So in this example, we're using a 400G network to talk to the flash. That flash pairs into 3.5 inch storage using 25G or 100G networking and then Supermicro delivers that in rack level with our own switches. So essentially the customer can get control of almost everything that they'd ever want control of. More and more we're seeing engagements with OCP and open BMC and all these things that we're open to because, again, we are trying to make sure our customers get what they need to do their do their work. 

So just do a take a little deeper dive into our flash petascale architecture. So our petascale architecture you can think of as being the tip of the spear. This architecture is designed with the latest flash innovations. You may have heard of EDSFF. Or you may not have heard of EDSFF. But EDSFF is a new form factor for flash devices. Solidigm was a leader in that space, Intel was a leader in that space. And we have been a leader since the start. So basically, for the past five or six years, we have been producing servers that have this technology. 

Now that the PCI bus is moving faster and faster, it is becoming more and more relevant because it was ahead of the curve. The U.2 drives that are available today are sort of running out of gas; the connectors, how they behave in a thermal environment, because again, flash, as most people deploy today, is living inside a box that was designed for a rotating drive so it's not optimal. 

So with the petescale architecture, we're looking at the PCI buses how the PCI buses move through the processor because you're going to be putting a processor in the middle of your storage and your networking, and that networking may be more advanced networking like DPUs; so actually having acceleration and having security protocols built into it. 

So really, from a plumbing perspective, we wanted to have a balance of the PCI lane. So if we look in that far corner there, you can see that we're as balanced as you can be within a processor environment. One of the benefits we also get with this architecture is CXL, the next memory generation technology is also being delivered in an EDSFF enclosure.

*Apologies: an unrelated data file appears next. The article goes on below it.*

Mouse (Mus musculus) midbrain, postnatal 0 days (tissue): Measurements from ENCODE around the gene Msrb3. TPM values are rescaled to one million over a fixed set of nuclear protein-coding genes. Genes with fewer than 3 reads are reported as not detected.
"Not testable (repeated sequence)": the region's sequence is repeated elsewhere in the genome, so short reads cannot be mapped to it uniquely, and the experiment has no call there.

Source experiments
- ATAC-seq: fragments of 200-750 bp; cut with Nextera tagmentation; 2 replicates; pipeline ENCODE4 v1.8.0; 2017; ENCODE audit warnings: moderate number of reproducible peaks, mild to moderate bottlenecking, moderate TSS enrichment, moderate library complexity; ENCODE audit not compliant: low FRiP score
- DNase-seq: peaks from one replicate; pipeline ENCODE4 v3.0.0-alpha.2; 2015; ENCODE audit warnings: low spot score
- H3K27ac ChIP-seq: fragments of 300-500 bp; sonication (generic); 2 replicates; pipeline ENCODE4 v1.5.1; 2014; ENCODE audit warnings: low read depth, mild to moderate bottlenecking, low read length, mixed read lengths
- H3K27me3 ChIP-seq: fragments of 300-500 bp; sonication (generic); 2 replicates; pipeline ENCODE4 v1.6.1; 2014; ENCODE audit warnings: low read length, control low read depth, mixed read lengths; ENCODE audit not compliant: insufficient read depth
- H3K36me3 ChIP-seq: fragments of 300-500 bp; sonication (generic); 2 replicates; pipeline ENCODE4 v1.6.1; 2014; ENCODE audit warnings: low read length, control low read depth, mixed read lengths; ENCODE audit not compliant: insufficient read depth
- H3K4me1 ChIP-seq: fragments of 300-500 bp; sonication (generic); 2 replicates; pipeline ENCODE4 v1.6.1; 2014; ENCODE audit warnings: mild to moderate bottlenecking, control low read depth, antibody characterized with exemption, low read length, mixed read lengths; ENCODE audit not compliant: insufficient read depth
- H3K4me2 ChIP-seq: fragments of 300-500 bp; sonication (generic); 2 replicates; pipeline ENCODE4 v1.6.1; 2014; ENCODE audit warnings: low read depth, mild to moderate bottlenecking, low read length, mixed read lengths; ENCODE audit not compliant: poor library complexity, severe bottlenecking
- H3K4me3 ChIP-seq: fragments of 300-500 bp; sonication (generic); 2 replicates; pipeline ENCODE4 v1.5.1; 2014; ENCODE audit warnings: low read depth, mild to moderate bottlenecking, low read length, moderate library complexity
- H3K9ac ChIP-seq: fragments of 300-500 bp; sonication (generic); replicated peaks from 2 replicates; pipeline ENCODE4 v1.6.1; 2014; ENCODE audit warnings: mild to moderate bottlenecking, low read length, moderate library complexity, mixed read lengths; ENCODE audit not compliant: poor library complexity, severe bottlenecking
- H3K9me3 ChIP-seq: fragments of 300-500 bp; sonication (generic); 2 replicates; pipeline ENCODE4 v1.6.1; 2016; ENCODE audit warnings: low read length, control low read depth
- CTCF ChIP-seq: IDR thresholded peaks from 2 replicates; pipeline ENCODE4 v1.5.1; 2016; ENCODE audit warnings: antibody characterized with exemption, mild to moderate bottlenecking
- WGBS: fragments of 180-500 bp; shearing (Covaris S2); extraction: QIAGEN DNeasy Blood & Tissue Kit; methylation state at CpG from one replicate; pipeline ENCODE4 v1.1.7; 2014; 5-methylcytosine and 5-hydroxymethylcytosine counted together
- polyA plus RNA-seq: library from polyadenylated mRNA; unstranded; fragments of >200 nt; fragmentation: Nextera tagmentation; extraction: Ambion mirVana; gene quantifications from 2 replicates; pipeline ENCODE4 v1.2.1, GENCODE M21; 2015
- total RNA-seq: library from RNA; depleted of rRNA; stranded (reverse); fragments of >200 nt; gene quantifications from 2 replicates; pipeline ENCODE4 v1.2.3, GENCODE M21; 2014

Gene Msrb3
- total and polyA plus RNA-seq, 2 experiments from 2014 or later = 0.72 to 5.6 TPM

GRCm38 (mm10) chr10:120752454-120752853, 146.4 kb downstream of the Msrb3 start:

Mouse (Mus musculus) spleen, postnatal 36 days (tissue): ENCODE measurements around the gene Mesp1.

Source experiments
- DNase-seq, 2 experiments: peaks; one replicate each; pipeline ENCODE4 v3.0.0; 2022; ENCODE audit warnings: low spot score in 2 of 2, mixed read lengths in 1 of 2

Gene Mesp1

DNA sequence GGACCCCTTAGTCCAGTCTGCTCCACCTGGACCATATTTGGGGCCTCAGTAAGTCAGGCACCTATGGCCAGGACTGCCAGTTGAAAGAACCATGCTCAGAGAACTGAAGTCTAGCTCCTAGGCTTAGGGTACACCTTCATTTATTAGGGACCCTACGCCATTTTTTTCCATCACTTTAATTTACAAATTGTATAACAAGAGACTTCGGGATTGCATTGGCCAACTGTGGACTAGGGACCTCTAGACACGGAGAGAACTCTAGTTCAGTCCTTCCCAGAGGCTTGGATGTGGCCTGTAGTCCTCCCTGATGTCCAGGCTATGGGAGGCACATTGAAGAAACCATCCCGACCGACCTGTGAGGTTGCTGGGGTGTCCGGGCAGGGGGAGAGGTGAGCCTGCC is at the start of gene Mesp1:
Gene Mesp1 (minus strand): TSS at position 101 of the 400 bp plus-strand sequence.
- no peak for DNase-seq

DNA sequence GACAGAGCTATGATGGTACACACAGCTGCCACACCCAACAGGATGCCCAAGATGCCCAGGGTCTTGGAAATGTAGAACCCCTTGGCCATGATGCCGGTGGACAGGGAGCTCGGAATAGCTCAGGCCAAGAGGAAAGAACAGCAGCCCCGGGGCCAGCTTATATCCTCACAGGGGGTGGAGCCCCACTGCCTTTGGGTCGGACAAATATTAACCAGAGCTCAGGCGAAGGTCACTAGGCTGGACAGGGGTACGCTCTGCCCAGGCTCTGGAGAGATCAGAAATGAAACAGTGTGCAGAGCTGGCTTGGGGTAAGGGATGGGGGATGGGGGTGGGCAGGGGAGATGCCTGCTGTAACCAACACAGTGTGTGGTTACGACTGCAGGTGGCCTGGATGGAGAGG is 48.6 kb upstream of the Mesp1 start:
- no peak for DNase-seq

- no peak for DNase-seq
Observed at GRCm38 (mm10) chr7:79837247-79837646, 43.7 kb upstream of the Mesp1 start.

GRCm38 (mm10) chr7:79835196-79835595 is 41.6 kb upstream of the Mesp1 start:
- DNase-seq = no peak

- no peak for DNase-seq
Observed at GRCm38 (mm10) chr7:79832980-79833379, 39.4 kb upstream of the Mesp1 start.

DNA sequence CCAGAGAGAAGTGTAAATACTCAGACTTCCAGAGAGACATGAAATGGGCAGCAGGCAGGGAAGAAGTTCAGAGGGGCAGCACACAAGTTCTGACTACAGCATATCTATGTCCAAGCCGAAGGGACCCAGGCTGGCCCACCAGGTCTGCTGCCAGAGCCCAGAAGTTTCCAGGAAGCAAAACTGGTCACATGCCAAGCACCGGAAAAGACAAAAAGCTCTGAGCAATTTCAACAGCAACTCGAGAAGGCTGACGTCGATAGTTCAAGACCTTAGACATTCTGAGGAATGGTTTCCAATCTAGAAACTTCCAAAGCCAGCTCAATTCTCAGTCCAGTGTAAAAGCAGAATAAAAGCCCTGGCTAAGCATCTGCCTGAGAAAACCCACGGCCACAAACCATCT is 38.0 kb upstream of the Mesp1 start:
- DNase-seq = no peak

So this is essentially the future that's here today. And all our large scale customers are looking at this. Because again, this is up to 32 NVMes in a 2.U enclosure, so very much cutting-edge stuff. 

And this is a closer look at that 32-drive enclosure. This is an AMD system. With AMD, it's unique. We can bifurcate by two, so we can actually offer a server that has 32 NVMes if you're more interested in having it on the higher capacity side. Or we can do a 1U server with 16 drives in it, in which case those are going to be equivalent in terms of performance. So I can get double the performance if I basically take that same 2.U and put two of those 16 drive units in there. 

So these are the kind of decisions that our customers are usually having to make, and we can guide them to say how do you want to do it? And part of our partnership, with buffer to find vendors like WEKA, is to test and tune these systems and select best of breed components. 

Basically, [we] build these architectures to make it easy for our customers to get to the right storage solution for their environment. And so here's a 1U. So this is actually the E1 NVMe  EDSFF form factor. So again, the EDSFF form factor is this game changer.

You're going to see a lot more things happening in that space. And Solidigm, as I said, has been right in there.


[1] Audience member Ben Young is erroneously named as Donnie Berkholz in two instances within the video. Ben's name has been correctly credited within the transcript.


Unlocking Your Data: Optimized Storage to Accelerate Your AI Data Pipeline